This post heralds a new look for Fulfilling the American Promise in the Connected Age. Carl redesigned the former look after his 22-year-old son told him he half expected to see images of a cigar in an ashtray and a glass of single-malt scotch accompanying the stodgy leather notebook motif of the original site. He was right – it’s time to freshen up.
Fresh new looks don’t imply we didn’t believe in what we’re doing, however. All the things we wrote about our current Congress, political extremes, equal access to education and opportunity, and the effects of the information age are still relevant. The implementation of our governance system is still broken and it needs freshening up too.
As previously, the New American Center will be the principle focus of our project and we’ll still emphasize leadership, opportunity and the connections that both bind and separate us. Just as a brief review of our definition, the New American Center is “the core of America that distances itself from extreme outlooks of ‘right’ or ‘left’ and embraces competition and compromise as normal ways to get things done.” That’s still our position as we go forward with the new look.
Enough of our readers have expressed in personal emails that we must continue to address the benefits of integrating compromise and competition, just as the Founders did. We’ll take that advice but we’ll try to more frequently look at our topics through the lens of the upcoming generations…those young Americans who did not really have a role in creating the current narrow-minded, walled-off environment.
Many of our readers may be familiar with what may be a very old quote: “We do not inherit the earth from our ancestors, we borrow it from our children.” This statement has been claimed by many, including Native Americans, Australian politicians, and a host of others you’ll discover if you do a web search for its origins. Anthropologist/ethnologist Jane Goodall was quoted a few years ago as saying that we don’t even appear to be borrowing it any longer…we’re stealing it, since it seems we have no intent to pay it back.
Any parent, whether a member of a governing body like our Congress or not, should be concerned with the role our older generations have in paying back the future debt we owe our children. Our words claim we do worry about it…a significant portion of political speeches reference the burden we’re placing on our future generations. Yet from the “actions” that come forth from our legislative bodies, these are just words designed to make the speaker feel good. Somehow, these words don’t seem to inspire any kind of collaborative effort, however. That sad state of affairs is what drove us when we talked about the pathetic state of legislative leadership in past posts.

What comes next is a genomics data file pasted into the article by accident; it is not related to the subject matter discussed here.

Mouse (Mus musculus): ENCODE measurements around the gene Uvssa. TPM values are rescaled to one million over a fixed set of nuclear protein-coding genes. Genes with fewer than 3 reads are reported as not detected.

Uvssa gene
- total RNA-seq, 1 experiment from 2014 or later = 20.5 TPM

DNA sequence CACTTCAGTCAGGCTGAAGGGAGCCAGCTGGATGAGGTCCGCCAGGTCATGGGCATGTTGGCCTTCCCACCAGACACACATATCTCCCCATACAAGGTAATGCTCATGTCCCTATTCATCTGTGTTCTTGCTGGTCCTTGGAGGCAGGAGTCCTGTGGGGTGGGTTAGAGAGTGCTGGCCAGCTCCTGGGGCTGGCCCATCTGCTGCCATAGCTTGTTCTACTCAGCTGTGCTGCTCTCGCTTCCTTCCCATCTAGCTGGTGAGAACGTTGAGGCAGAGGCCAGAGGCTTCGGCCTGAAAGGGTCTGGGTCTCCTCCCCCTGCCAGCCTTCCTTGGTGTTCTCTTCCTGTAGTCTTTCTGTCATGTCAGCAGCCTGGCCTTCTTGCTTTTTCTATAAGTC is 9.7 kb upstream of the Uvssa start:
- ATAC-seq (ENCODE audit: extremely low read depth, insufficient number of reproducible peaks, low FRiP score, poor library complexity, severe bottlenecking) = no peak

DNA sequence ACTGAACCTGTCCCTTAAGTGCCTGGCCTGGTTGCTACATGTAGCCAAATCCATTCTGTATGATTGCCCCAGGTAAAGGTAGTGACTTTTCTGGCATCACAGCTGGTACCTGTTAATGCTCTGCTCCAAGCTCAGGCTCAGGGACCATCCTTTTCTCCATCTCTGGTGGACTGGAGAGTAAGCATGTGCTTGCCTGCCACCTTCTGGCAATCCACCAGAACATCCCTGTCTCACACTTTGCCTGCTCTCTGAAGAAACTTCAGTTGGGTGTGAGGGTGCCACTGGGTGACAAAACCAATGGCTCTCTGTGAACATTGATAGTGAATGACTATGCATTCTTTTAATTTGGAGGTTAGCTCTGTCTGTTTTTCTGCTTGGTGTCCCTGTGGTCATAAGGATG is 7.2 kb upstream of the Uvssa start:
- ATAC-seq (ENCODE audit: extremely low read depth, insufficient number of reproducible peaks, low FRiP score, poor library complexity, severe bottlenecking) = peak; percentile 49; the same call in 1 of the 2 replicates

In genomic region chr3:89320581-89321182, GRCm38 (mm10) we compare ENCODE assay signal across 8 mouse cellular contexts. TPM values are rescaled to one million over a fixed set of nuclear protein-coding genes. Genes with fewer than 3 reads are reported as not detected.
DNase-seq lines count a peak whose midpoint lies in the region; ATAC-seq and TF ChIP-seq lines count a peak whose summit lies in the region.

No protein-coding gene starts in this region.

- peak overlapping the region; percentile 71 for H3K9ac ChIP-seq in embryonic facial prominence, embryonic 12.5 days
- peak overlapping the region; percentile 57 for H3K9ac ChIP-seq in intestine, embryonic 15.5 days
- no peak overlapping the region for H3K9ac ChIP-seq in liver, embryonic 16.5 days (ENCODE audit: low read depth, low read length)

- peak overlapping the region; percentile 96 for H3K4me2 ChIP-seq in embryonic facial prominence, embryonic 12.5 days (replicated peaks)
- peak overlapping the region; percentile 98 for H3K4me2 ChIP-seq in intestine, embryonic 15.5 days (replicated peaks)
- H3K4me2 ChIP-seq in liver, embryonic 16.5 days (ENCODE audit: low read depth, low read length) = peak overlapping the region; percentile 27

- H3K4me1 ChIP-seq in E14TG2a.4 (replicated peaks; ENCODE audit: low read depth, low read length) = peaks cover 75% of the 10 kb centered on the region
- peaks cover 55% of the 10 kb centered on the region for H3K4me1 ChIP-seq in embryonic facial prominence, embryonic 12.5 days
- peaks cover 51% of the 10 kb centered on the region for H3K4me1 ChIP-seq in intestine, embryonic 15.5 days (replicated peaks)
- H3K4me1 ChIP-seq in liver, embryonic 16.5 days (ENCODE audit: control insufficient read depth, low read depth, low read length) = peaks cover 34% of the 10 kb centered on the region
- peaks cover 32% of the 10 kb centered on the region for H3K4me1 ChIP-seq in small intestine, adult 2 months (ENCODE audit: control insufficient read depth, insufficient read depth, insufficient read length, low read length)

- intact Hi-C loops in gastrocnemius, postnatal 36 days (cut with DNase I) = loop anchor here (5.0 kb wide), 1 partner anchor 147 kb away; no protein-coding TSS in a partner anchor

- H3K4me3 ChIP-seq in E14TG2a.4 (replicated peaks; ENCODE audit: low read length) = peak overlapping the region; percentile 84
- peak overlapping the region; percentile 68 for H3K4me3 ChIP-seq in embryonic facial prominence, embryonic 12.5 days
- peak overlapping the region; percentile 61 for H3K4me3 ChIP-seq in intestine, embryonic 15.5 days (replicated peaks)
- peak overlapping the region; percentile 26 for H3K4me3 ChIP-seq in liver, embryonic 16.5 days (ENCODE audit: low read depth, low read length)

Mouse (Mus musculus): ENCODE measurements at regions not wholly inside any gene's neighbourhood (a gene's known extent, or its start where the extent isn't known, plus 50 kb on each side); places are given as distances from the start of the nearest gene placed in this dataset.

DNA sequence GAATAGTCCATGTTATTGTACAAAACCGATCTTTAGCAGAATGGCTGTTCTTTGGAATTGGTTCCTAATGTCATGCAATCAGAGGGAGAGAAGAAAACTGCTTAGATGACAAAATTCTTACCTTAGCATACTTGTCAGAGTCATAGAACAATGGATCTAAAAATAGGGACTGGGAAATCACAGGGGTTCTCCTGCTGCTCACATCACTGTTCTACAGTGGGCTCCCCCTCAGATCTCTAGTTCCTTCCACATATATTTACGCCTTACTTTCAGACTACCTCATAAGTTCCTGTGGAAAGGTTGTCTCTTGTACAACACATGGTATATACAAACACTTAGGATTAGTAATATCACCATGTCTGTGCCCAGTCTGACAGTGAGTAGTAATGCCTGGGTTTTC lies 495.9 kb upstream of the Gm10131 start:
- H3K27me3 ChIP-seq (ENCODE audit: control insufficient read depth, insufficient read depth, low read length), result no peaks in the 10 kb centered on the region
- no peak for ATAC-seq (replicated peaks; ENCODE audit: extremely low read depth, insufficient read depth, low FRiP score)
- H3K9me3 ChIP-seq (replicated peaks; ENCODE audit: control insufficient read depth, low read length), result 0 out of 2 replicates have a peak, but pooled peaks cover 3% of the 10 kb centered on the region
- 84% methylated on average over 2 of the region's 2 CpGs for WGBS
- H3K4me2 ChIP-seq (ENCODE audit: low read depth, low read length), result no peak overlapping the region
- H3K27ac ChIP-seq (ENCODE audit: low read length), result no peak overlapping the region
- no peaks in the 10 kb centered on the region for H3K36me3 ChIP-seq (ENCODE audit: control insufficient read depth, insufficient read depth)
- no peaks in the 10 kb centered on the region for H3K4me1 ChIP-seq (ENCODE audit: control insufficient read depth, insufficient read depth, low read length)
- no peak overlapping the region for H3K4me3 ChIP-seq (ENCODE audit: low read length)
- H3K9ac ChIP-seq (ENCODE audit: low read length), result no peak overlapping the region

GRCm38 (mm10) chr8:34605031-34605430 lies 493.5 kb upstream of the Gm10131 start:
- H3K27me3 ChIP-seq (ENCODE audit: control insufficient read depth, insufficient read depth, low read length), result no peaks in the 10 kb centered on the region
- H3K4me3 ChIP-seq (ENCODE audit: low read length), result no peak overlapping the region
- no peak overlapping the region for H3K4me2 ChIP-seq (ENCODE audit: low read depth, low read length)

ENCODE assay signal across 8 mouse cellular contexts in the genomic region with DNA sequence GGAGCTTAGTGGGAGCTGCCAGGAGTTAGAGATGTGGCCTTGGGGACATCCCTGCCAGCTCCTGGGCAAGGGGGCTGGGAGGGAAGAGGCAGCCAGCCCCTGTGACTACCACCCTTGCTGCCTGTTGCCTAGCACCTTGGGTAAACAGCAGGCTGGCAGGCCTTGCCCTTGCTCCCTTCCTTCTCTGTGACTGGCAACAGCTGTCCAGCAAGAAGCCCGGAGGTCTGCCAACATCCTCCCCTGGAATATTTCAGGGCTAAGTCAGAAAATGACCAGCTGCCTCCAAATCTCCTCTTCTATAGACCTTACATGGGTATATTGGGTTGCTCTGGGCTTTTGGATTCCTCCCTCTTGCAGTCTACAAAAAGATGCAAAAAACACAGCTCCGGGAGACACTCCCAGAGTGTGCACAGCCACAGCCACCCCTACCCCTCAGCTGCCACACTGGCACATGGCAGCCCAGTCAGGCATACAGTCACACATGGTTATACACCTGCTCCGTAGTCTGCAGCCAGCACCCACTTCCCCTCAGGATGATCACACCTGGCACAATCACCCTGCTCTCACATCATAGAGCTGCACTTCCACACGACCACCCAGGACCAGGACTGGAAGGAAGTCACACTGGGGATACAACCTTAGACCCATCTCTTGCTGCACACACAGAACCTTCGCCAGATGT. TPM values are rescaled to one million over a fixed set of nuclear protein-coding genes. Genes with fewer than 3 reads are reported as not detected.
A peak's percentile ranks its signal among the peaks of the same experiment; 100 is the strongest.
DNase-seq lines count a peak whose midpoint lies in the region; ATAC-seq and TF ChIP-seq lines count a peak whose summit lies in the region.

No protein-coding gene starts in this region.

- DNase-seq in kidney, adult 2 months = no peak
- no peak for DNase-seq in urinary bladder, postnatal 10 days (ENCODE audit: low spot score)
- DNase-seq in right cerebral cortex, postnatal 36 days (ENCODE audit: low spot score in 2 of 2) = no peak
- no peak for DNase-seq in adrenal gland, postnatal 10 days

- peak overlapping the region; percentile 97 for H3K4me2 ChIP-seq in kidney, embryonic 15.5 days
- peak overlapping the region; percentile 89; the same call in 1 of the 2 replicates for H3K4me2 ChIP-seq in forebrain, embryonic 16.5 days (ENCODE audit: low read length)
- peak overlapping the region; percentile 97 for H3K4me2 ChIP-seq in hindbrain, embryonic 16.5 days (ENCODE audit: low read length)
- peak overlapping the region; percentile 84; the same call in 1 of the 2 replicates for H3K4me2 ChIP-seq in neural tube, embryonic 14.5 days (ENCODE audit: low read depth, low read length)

Our blog posts in the future will capitalize on the original FAPITCA themes as presented in the Principles but we will try, based on feedback from some younger readers, to present them in a more encouraging light that better reflects the perspectives of the so-called Generation Y and the Millennials. They are our future and they have children to consider now also. We should support these younger generations and leave to them a system of effective governance, access to opportunity and a bountiful natural environment that’s even better than what our forefathers left to us, not worse.
We must find ways to lead from the Center in ways that minimize conflict between political, commercial and academic worlds so they can focus on preserving and conserving an America for which our children will praise their elders rather than condemn them. You may notice a shift in tone and style from time to time as we seek to share a message that also resonates with a younger generation, for they are the future of our Republic.
We want to help ensure we pay back our lenders the best possible return and provide them an even better nation to borrow from their children.
Originally posted by Carl and Chuck Hunt, 3/8/2014
Editors Note: We updated the Principles of FAPITCA on 3/8/2014 to reflect the new perspectives addressed in this post. This is in keeping with our intent for the Principles and Objectives to be dynamic and to mirror the Values we set forth.